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Mind in Universe : On the Origin, Evolution, and Distribution of Intelligent Life in Space

Dunér, David LU (2019) p.701-716
Abstract
This chapter discusses the question of mind in space. It aims to lay the ground for an emerging research field, astrocognition, studying the origin, evolution, and distribution of intelligence in the universe. The first section concerns terrestrial intelligence, the cognitive phenomena involved in human search for extraterrestrial life and intelligence. Intelligence could be explained as a cognitive flexibility, an ability to adjust to changes in the physical and socio-cultural environment. Three cognitive functions are particularly prominent in the history of astrobiology: perception, conceptualization, and analogy. Next section deals with extraterrestrial intelligence, the evolution of intelligence in outer space. The bio-cultural... (More)
This chapter discusses the question of mind in space. It aims to lay the ground for an emerging research field, astrocognition, studying the origin, evolution, and distribution of intelligence in the universe. The first section concerns terrestrial intelligence, the cognitive phenomena involved in human search for extraterrestrial life and intelligence. Intelligence could be explained as a cognitive flexibility, an ability to adjust to changes in the physical and socio-cultural environment. Three cognitive functions are particularly prominent in the history of astrobiology: perception, conceptualization, and analogy. Next section deals with extraterrestrial intelligence, the evolution of intelligence in outer space. The bio-cultural coevolution of cognition explains the emergence of advanced cognitive skills. An indispensable requisite for the evolution of intelligence, sociability, communication, and advanced technology is intersubjectivity. An intelligent being that has developed advanced technology would likely have a complex social system, complex communication, and a high degree of distributed cognition. The final section discusses terrestrial-extraterrestrial interaction and whether two distinct creatures could be able to understand each other. Cognitive semiotics is a key to understanding the semiosis involved in astrobiology and astrocognition, such as biosignatures and interstellar communication. (Less)
Please use this url to cite or link to this publication:
author
organization
publishing date
type
Chapter in Book/Report/Conference proceeding
publication status
published
subject
host publication
Handbook of Astrobiology
editor
Kolb, Vera M.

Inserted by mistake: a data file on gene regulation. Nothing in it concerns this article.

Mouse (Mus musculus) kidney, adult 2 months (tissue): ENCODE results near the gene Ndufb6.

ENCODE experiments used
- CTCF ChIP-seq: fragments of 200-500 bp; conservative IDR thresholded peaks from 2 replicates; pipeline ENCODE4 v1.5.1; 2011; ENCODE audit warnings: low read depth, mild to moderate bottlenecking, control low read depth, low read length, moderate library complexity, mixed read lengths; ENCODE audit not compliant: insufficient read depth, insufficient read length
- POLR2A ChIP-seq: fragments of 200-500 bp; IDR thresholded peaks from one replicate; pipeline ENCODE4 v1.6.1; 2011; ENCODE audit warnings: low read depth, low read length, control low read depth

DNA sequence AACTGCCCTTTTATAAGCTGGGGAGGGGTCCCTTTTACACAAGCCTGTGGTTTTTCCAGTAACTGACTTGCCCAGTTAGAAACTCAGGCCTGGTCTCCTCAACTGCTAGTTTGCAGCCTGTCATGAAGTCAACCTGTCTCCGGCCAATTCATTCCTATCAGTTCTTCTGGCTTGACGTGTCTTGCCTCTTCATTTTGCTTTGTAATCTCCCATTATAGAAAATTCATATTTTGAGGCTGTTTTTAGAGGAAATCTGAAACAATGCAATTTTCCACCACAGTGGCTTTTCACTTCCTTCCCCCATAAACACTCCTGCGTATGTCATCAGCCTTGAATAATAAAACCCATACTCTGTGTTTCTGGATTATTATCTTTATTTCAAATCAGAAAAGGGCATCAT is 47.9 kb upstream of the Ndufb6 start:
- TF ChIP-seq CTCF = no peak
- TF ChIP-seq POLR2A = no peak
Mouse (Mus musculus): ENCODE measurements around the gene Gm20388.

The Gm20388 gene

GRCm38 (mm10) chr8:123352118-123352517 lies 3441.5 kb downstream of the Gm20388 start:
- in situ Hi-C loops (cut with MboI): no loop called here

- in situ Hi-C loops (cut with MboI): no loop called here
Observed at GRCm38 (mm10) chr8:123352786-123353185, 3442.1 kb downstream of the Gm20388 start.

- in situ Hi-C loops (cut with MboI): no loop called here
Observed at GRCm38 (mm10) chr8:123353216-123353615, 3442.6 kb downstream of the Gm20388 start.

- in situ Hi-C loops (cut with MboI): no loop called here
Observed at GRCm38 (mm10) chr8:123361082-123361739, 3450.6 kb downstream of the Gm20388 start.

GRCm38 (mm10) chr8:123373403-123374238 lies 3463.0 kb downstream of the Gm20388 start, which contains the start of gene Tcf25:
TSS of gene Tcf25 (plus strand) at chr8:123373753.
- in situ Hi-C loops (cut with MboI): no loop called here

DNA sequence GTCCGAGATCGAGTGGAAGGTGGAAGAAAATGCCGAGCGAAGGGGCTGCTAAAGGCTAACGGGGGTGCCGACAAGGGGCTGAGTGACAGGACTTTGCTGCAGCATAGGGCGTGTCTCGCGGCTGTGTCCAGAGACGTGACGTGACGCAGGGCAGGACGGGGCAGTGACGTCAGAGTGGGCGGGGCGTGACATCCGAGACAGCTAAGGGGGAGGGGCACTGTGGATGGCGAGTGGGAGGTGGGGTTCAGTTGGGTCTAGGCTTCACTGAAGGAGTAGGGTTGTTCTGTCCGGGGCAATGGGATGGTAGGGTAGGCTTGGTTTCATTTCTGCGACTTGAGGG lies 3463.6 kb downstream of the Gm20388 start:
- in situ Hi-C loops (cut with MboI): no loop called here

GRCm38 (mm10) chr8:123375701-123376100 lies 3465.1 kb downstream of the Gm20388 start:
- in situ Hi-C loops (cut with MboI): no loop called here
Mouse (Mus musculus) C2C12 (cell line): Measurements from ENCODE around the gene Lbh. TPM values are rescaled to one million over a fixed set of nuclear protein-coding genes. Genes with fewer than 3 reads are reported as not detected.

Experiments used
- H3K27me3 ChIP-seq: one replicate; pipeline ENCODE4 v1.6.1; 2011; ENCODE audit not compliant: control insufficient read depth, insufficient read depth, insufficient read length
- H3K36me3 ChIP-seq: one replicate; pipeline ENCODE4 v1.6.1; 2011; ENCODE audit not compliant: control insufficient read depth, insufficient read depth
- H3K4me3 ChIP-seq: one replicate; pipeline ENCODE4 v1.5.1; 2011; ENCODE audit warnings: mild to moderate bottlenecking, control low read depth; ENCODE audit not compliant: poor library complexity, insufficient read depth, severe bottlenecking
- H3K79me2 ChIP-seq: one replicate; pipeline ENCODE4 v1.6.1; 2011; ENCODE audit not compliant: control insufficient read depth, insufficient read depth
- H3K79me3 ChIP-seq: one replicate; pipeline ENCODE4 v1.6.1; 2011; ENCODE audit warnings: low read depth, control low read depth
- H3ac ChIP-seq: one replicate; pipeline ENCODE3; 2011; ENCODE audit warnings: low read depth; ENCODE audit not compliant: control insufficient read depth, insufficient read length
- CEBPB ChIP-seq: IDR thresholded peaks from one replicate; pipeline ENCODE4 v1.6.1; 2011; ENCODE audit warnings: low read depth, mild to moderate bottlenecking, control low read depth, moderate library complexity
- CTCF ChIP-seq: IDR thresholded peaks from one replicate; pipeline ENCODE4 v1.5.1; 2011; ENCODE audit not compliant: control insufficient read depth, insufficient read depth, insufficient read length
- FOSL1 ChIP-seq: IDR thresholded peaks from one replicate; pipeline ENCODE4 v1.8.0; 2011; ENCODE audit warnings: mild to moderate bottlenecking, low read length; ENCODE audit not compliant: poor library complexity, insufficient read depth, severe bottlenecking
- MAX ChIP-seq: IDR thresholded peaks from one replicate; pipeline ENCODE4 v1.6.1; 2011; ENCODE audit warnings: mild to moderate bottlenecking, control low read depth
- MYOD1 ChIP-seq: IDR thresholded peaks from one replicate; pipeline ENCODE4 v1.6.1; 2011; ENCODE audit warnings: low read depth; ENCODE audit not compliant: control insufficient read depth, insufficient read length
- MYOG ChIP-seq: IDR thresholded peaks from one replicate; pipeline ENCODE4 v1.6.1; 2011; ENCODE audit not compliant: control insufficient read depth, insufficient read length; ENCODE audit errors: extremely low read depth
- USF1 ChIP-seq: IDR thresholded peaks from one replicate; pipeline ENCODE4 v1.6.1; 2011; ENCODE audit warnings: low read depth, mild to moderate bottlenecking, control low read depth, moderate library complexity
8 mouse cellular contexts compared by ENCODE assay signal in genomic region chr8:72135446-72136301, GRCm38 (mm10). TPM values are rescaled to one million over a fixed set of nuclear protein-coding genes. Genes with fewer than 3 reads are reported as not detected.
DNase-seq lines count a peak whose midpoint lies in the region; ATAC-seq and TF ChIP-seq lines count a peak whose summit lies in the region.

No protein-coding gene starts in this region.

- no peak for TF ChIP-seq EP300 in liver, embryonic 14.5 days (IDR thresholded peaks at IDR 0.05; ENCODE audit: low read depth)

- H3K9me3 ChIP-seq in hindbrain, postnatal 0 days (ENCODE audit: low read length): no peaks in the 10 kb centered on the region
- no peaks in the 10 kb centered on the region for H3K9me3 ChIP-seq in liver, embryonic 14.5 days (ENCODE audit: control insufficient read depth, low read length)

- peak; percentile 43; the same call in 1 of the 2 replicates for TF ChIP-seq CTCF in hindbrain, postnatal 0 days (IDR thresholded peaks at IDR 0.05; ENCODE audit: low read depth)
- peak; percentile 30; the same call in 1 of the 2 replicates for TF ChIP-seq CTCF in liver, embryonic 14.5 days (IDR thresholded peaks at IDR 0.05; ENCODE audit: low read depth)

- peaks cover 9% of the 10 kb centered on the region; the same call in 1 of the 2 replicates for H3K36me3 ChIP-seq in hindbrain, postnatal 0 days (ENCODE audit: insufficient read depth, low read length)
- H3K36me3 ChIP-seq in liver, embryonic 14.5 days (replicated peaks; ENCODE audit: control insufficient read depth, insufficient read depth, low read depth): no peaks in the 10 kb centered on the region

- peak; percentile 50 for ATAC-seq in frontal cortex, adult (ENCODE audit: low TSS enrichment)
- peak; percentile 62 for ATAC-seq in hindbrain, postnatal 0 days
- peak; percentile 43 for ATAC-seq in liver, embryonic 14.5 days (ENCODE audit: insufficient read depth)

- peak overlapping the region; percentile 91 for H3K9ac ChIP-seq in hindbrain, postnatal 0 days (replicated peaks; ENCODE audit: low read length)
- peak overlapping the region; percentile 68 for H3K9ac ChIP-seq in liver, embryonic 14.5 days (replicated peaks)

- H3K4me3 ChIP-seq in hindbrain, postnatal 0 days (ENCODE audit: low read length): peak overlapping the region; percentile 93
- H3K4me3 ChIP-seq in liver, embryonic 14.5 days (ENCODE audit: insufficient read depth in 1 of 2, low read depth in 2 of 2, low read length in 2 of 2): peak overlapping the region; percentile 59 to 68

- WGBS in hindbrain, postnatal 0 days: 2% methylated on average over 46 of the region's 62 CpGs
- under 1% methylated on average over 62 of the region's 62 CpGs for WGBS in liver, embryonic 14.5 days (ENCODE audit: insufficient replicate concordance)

pages
16 pages
publisher
CRC Press
external identifiers
  • scopus:85082731104
ISBN
9781351661102
9781315159966
language
English
LU publication?
yes
id
c2e0c430-99b7-448a-99f9-0573f7513c97
alternative location
https://www.taylorfrancis.com/books/9781315159966
date added to LUP
2019-04-23 20:42:22
date last changed
2021-02-17 03:21:09
@inbook{c2e0c430-99b7-448a-99f9-0573f7513c97,
  abstract     = {This chapter discusses the question of mind in space. It aims to lay the ground for an emerging research field, astrocognition, studying the origin, evolution, and distribution of intelligence in the universe. The first section concerns terrestrial intelligence, the cognitive phenomena involved in human search for extraterrestrial life and intelligence. Intelligence could be explained as a cognitive flexibility, an ability to adjust to changes in the physical and socio-cultural environment. Three cognitive functions are particularly prominent in the history of astrobiology: perception, conceptualization, and analogy. Next section deals with extraterrestrial intelligence, the evolution of intelligence in outer space. The bio-cultural coevolution of cognition explains the emergence of advanced cognitive skills. An indispensable requisite for the evolution of intelligence, sociability, communication, and advanced technology is intersubjectivity. An intelligent being that has developed advanced technology would likely have a complex social system, complex communication, and a high degree of distributed cognition. The final section discusses terrestrial-extraterrestrial interaction and whether two distinct creatures could be able to understand each other. Cognitive semiotics is a key to understanding the semiosis involved in astrobiology and astrocognition, such as biosignatures and interstellar communication.},
  author       = {Dunér, David},
  booktitle    = {Handbook of Astrobiology},
  editor       = {Kolb, Vera M.},
  isbn         = {9781351661102},
  language     = {eng},
  pages        = {701--716},
  publisher    = {CRC Press},
  title        = {Mind in Universe : On the Origin, Evolution, and Distribution of Intelligent Life in Space},
  url          = {https://www.taylorfrancis.com/books/9781315159966},
  year         = {2019},
}